This talk is part of t​​​​​he Archaeological Institute of America Iowa Society Lecture Program, with support from the Office of the State Archaeologist, the University of Iowa Departments of Anthropology, Classics, Religion, Art and Art History, the University of Iowa Museum of Natural History, and the Iowa Academy of Science.  These events are free and open to the public.

October 16 Landscapes that Shape Us: Mitigation Efforts for U.S. 20, 6:30-7:30 p.m., Correctionville

  • The Iowa Department of Transportation is debuting the mini-documentary, Landscapes that Shape Us, across the state! Join them for a viewing and Q&A with project partners at the River Valley High School auditorium in Correctionville.

    About the movie: This video tells the story of a cultural resources discovery identified during the planning stages of the U.S. 20 expansion project in Woodbury county. Discover how government agencies, Native American tribes, historians, and archaeologists worked together to balance transportation needs while protecting cultural resources and the integrity of the land.

    Historical finds from the area and unique perspectives on the significance of this location are highlighted within the video.  The consultation process under the National Historic Preservation Act is discussed, and viewpoints about the project, land, and human history of the area are shared.

October 17 Landscapes that Shape Us: Mitigation Efforts for U.S. 20, 6:00-7:00 p.m., Cherokee

  • The Iowa Department of Transportation is debuting the mini-documentary, Landscapes that Shape Us, across the state! Join them for a viewing and Q&A with project partners at the Sanford Museum in Cherokee.

    About the movie: This video tells the story of a cultural resources discovery identified during the planning stages of the U.S. 20 expansion project in Woodbury county. Discover how government agencies, Native American tribes, historians, and archaeologists worked together to balance transportation needs while protecting cultural resources and the integrity of the land.

    Historical finds from the area and unique perspectives on the significance of this location are highlighted within the video.  The consultation process under the National Historic Preservation Act is discussed, and viewpoints about the project, land, and human history of the area are shared.

October 18 Landscapes that Shape Us: Mitigation Efforts for U.S. 20, 6:00-7:00 p.m., Des Moines

  • The Iowa Department of Transportation is debuting the mini-documentary, Landscapes that Shape Us, across the state! Join them for a viewing and Q&A with project partners at the State Historical Society of Iowa auditorium in Des Moines.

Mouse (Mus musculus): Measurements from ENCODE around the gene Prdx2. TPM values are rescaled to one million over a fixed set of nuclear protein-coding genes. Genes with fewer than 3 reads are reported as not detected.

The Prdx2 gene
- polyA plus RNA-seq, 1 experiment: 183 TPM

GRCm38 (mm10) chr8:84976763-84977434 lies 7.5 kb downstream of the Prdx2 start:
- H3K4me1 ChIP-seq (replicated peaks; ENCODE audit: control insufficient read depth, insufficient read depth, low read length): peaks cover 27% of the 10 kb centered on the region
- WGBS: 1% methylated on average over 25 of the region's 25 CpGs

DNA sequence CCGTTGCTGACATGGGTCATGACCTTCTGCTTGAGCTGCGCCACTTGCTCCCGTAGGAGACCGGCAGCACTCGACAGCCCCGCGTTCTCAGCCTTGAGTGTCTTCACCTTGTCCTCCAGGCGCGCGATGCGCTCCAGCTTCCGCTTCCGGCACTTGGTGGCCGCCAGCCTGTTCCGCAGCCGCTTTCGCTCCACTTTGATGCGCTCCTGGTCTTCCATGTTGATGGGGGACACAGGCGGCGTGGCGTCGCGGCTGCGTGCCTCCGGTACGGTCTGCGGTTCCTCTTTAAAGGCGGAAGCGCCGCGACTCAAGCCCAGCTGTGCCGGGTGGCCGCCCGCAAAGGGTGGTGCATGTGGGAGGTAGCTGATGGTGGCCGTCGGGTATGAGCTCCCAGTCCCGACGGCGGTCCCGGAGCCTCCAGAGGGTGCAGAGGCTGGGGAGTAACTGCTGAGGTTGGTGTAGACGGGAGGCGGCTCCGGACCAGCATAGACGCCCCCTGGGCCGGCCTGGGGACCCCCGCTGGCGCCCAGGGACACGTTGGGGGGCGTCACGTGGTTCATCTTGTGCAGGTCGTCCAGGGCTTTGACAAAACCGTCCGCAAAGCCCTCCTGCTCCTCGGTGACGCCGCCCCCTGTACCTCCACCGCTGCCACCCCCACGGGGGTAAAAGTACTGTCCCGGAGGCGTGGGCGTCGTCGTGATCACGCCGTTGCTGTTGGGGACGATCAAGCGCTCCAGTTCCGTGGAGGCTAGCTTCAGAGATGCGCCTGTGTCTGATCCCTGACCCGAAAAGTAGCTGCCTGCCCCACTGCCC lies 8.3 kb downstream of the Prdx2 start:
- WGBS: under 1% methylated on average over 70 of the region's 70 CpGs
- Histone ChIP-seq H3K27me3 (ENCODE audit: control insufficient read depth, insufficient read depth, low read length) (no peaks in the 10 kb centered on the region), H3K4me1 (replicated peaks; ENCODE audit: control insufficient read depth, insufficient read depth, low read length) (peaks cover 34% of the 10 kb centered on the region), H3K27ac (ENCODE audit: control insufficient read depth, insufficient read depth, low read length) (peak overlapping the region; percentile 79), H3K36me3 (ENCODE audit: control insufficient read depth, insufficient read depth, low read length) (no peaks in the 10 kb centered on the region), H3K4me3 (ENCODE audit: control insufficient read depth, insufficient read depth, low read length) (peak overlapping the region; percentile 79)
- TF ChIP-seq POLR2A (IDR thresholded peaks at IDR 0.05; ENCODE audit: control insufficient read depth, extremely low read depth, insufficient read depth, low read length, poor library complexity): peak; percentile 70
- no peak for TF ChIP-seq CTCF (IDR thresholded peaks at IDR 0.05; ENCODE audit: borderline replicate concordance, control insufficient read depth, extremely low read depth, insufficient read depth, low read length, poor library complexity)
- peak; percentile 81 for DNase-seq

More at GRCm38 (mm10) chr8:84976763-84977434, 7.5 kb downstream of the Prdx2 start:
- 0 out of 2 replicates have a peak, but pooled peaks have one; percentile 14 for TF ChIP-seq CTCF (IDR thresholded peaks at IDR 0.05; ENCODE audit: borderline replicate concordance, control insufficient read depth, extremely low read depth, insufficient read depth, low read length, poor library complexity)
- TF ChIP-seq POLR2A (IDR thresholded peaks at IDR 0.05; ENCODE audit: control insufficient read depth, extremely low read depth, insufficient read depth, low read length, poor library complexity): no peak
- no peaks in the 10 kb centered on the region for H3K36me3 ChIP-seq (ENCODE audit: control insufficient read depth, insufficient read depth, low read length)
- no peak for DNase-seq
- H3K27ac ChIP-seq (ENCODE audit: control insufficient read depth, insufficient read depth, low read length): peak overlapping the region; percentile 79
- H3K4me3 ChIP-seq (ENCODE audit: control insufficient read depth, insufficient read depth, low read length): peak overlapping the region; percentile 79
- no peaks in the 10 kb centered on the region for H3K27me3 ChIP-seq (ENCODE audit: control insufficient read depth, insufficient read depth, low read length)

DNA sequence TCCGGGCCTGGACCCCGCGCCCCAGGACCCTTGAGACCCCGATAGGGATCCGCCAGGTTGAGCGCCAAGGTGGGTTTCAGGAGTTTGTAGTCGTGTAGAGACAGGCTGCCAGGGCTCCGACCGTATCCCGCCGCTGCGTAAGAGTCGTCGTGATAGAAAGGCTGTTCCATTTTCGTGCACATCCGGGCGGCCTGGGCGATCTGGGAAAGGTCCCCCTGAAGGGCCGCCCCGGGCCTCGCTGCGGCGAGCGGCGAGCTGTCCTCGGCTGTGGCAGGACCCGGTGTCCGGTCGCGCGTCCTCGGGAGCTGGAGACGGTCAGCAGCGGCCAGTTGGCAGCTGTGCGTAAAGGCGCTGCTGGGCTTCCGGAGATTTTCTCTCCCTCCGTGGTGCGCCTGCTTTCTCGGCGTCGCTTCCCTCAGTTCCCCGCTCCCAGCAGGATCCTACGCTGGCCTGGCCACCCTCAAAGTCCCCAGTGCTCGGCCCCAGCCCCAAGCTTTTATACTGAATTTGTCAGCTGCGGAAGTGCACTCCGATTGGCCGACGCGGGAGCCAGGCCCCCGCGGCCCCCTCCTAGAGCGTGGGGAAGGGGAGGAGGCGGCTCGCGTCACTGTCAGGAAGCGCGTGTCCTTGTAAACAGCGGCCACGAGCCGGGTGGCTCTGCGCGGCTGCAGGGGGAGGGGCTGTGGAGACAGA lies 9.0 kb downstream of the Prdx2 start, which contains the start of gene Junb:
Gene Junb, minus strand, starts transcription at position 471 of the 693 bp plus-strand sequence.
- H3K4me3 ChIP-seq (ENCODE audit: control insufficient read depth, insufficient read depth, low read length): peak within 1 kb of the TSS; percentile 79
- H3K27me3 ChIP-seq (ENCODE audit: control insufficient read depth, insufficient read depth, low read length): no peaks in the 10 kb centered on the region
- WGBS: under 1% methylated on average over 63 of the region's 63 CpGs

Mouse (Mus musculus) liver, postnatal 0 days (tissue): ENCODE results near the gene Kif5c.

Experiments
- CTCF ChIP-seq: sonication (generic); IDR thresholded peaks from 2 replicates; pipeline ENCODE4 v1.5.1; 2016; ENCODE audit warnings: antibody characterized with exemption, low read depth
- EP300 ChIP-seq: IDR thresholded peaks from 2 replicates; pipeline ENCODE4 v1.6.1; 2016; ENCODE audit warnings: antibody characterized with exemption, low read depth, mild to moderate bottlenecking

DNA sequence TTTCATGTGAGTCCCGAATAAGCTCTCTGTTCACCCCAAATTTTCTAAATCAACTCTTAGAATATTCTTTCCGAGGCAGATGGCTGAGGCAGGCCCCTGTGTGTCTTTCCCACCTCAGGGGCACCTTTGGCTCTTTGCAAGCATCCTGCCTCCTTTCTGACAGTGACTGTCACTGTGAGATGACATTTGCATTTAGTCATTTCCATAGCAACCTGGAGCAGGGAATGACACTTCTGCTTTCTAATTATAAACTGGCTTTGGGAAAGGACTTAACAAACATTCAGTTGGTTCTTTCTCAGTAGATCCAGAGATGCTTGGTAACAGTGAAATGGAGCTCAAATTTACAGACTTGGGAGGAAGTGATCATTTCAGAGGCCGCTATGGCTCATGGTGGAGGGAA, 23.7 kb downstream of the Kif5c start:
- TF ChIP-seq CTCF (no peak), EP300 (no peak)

About the movie: This video tells the story of a cultural resources discovery identified during the planning stages of the U.S. 20 expansion project in Woodbury county. Discover how government agencies, Native American tribes, historians, and archaeologists worked together to balance transportation needs while protecting cultural resources and the integrity of the land.

    Historical finds from the area and unique perspectives on the significance of this location are highlighted within the video.  The consultation process under the National Historic Preservation Act is discussed, and viewpoints about the project, land, and human history of the area are shared.

October 18 History at the Grove: Ancient & Medieval Beer/Hops/Preservatives, Big Grove Brewery & Taproom, Iowa City, 5:30 p.m.

  • Kick back and relax while you listen to local experts chat about beer, breweries, and beer culture. Expand your beer knowledge while sipping on tasty brews, it doesn't get much better than that! We welcome Sarah E. Bond, UI Assistant Professor of Classics, to enlighten us about the ancient world of brewing!

    This lecture series is organized by the Archaeological Institute of America Iowa Society, with support from the Office of the State Archaeologist, the University of Iowa departments of Anthropology, Classics, Religion, Art and Art History, the University of Iowa Museum of Natural History, and the Iowa Academy of Science.

October 19 Landscapes that Shape Us: Mitigation Efforts for U.S. 20, 7:00-8:00 p.m., Iowa City

  • The Iowa Department of Transportation is debuting the mini-documentary, Landscapes that Shape Us, across the state! Join them for a viewing and Q&A with project partners at the Visual Arts Building (Room 125) at the University of Iowa in Iowa City.

    About the movie: This video tells the story of a cultural resources discovery identified during the planning stages of the U.S. 20 expansion project in Woodbury county. Discover how government agencies, Native American tribes, historians, and archaeologists worked together to balance transportation needs while protecting cultural resources and the integrity of the land.

    Historical finds from the area and unique perspectives on the significance of this location are highlighted within the video.  The consultation process under the National Historic Preservation Act is discussed, and viewpoints about the project, land, and human history of the area are shared.

October 20 Landscapes that Shape Us: Mitigation Efforts for U.S. 20, 6:00-7:00 p.m., Decorah

  • The Iowa Department of Transportation is debuting the mini-documentary, Landscapes that Shape Us, across the state! Join them for a viewing and Q&A with project partners at Luther College (Olin 102) in Decorah.

    About the movie: This video tells the story of a cultural resources discovery identified during the planning stages of the U.S. 20 expansion project in Woodbury county. Discover how government agencies, Native American tribes, historians, and archaeologists worked together to balance transportation needs while protecting cultural resources and the integrity of the land.

    Historical finds from the area and unique perspectives on the significance of this location are highlighted within the video.  The consultation process under the National Historic Preservation Act is discussed, and viewpoints about the project, land, and human history of the area are shared.